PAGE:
[Advaita-l] How can one claim to know Brahman?
mahesh.ursekar at gmail.com
Mon Mar 14 14:25:11 CST 2005
Jaldhar, from your writing it is clear that you are an Advaitin to the
core! And a proud one at that! But forgive my saying this but you are
on what I would say an "Advaitic High". I was that way once - the
philosophy is so elevating, so logical, so mentally rewarding that one
could almost be forgiven for claiming it is the sine-qua-non of
reality! But every teacher who ever reached the highest pinnacle on
this path has put humility as a high prerequisite when treading this
Below, I would hold opposing views to many expressed by you but rest
assured, though my mind seems contrary to your thoughts, my heart is
with you since I know where you are coming from!
>>...is a non-sequiter. What Advaita Vedanta describes as jnana is not any
>> special mystical kind of knowledge but the same kind of knowledge as 2+2.
Brahman is as logical as 2+2? Do you mean you can capture the essence
of reality with words?
Consider (just one of the many references replete elsewhere ) - Katha
Upanishad III, 12
"The Self [Brahman] is beyond speech and thought; the eyes [and other
organs] cannot perceive it…"
If you think you can understand Brahman by your thinking, that is
misplaced arrogance! It is common knowledge that the understander is
greater than the understood (which explains the position of humans in
the world). The logical extension of this assertion means if you had
an ego and said "I know Brahman", you should be able to do all that
Brahman can do - i.e. create the world!!
You also say:
>> I don't see why not. Samadhi is just an intermediate stage albeit
a superior one to the confusion of the
>> everyday world
And continuing my last thought, if words and thoughts cannot capture
or understand this reality then only experience can. For example, take
the word 'Love'. A million words cannot capture what a single feeling
can. And therefore the only way you can understand Brahman is through
experience which is in Samadhi! Infact, Sri Ramakrishna has even said
only a person with direct experience is in reality qualified to teach
this great subject!
>> If they are not willing to say, we don't know if such direct experiencers
>> even exist. If they make statements about Brahman, we can evaluate them
>> with our rational faculties, same as any other statement on any other
As far as I know, nobody says "this is Brahman"! It is all "Neti,
Neti! It is "not this, not this"!
>> Bhakti can belong to karma or jnana. As karma it is faith that following
>> dharma is pleasing to Bhagavan. Impelled by the thought "how can I serve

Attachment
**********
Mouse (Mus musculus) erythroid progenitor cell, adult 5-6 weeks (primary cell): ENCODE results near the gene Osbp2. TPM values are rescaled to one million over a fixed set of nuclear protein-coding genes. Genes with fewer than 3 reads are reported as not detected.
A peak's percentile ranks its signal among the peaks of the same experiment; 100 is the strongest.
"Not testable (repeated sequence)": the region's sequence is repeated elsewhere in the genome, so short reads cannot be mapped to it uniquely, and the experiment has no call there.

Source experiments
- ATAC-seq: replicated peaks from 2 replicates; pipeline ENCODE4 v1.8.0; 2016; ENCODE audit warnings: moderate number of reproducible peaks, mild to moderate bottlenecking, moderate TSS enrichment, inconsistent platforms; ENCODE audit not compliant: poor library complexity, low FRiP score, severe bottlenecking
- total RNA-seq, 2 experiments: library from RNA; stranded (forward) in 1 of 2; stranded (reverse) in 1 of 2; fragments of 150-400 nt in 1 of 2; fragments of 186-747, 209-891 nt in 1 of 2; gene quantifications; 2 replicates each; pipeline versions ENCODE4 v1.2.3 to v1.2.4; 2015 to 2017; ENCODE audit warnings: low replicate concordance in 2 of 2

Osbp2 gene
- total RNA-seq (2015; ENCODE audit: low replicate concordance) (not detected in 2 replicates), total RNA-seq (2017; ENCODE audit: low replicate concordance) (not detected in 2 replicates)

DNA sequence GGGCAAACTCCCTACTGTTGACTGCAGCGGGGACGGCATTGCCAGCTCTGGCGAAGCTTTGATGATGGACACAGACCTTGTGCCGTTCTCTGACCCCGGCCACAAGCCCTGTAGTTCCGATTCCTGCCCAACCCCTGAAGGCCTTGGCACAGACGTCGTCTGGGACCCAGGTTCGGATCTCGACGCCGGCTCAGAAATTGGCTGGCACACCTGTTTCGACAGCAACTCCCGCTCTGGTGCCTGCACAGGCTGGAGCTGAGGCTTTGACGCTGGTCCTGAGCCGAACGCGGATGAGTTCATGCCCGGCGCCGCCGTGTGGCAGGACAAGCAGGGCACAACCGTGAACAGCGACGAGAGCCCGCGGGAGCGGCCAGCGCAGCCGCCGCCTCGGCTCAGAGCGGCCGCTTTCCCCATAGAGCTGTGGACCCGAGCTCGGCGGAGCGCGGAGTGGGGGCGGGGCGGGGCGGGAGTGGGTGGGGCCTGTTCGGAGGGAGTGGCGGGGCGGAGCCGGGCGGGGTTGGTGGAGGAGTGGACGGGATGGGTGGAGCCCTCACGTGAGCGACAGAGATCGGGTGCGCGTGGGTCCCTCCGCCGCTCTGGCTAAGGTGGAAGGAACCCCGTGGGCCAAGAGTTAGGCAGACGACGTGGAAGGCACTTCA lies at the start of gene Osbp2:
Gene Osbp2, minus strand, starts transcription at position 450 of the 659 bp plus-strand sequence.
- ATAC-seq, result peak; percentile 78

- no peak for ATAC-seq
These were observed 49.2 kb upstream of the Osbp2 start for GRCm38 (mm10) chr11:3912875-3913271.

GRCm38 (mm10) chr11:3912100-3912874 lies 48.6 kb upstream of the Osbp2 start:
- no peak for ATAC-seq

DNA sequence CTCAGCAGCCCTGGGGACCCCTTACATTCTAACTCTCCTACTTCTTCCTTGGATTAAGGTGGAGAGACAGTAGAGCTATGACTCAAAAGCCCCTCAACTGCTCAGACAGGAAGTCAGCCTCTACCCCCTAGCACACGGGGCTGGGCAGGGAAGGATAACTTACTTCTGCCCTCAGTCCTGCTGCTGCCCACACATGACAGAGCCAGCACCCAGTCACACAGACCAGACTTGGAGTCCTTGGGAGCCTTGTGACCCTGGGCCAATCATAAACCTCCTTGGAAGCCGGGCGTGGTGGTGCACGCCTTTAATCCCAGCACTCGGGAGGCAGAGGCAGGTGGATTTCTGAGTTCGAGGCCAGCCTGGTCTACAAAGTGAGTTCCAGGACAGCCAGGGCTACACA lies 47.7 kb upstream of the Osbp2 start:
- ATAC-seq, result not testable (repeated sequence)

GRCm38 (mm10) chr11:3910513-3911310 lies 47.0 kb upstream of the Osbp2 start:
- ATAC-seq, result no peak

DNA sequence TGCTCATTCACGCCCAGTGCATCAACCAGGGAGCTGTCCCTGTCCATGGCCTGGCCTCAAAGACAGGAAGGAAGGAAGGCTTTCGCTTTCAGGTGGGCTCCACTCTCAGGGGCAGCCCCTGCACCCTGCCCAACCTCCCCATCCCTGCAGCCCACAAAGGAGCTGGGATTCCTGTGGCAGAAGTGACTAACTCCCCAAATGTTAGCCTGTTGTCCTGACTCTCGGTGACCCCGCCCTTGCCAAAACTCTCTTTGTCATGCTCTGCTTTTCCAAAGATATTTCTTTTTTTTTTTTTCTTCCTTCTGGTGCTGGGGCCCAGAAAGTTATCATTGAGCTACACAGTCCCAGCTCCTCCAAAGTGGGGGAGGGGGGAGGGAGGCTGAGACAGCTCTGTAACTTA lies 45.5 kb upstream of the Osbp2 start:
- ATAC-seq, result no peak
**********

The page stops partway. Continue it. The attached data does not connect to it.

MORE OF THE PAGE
>> Bhagavan the best?," the bhakta proceeds to ask "Who is Bhagavan?" And
>> eventually he realizes "Bhagavan pervades all this and my very self" Thus
>> Jnana is the highest form of bhakti.
If Jnana was the highest form of Bhakti, then the esteemed Narada
would be proven wrong as he says in the "Narada Bhakti Sutras", verse
25: "Bhakti is greater than Karma, greater than Jnana, greater than
Yoga (Raja Yoga)". It may be an opinion only, I agree, but when coming
for a soul like Narada, one should not scoff at it. You say that "A
bhakta asks "Who is Bhagwan"?" But, in the same Sutras, Narada
mentions in verses 20, 21: "Expressions exist of such perfect examples
of love (bhakti)", "As the Gopis of Vraja had it". Mere shepherd girls
aspiring to Jnana?
Finally, you say:
>>The idea that there are different "yogas" is a peculiar invention of
>>Vivekananda. It has no basis in Advaita Vedanta.
I am not completely sure if this is Swamiji's invention (the above
Narada Bhakti Sutra verse talks of it). And even if were, it is not an
invention but a mere categorization of paths. It doesn't diminish or
enhance anything in the pristine world of Advaita - only serves to
make it easier to understand.
With love and regards, Mahesh
On Mon, 14 Mar 2005 10:31:14 -0500 (EST), Jaldhar H. Vyas
<jaldhar at braincells.com> wrote:
> On Thu, 10 Mar 2005, Mahesh Ursekar wrote:
> > The whole point of the above is to emphaize that without direct
> > experience wherein one can say that Brahman is what it is said to be,
> > words can and will be debated all the time. But when one has tasted
> > the mango, there is no need to discuss its taste. One knows it so one
> > can keep quiet and enjoy the others debating.
> If they are not willing to say, we don't know if such direct experiencers
> even exist. If they make statements about Brahman, we can evaluate them
> with our rational faculties, same as any other statement on any other
> > That said the above is also true. Knowledge of Brahman without Jnana
> ...is a non-sequiter. What Advaita Vedanta describes as jnana is not any
> special mystical kind of knowlege but the same kind of knowledge as 2+2.
> > Which opens up a pandora's box which has been nagging me also: If as
> > per the shastras, on the realization of Brahman, one is freed from the
> > cylce of brith and death, then is it true for one whose Kundalini is
> > raised but who does not understand it's significance? And so if you
> > wish to carry this to an extreme, can the Kundanlini be just a product
> > of not-yet-understood biology and has nothing to do with spirituality?
> Biology is no less Brahman than spirituality.
> Jaldhar H. Vyas <jaldhar at braincells.com>
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